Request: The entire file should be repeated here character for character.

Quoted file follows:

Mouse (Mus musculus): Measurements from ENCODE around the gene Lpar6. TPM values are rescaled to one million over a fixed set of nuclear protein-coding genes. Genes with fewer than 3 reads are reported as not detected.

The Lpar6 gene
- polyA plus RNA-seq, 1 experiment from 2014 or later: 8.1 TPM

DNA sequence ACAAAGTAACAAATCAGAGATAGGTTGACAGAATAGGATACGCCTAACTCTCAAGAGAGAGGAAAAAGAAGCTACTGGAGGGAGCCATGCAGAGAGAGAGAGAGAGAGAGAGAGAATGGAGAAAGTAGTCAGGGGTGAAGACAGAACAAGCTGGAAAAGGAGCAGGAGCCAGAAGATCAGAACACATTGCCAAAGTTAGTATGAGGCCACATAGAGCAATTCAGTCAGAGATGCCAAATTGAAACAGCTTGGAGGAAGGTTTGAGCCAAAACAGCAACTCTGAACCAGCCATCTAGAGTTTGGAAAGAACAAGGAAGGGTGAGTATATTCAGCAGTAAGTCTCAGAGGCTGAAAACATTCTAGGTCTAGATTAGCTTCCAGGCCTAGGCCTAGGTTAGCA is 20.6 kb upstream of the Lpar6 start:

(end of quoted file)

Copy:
Mouse (Mus musculus): Measurements from ENCODE around the gene Lpar6. TPM values are rescaled to one million over a fixed set of nuclear protein-coding genes. Genes with fewer than 3 reads are reported as not detected.

The Lpar6 gene
- polyA plus RNA-seq, 1 experiment from 2014 or later: 8.1 TPM

DNA sequence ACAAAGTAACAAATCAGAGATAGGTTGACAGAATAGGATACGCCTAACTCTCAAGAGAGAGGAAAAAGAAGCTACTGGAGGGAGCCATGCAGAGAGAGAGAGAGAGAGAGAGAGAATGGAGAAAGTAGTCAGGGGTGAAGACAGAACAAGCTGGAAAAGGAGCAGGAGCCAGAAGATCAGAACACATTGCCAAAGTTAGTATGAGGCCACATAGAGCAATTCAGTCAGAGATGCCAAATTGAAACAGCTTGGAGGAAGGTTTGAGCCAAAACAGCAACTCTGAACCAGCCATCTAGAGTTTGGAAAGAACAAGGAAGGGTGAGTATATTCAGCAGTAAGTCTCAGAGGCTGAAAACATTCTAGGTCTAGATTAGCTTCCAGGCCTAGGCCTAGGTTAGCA is 20.6 kb upstream of the Lpar6 start: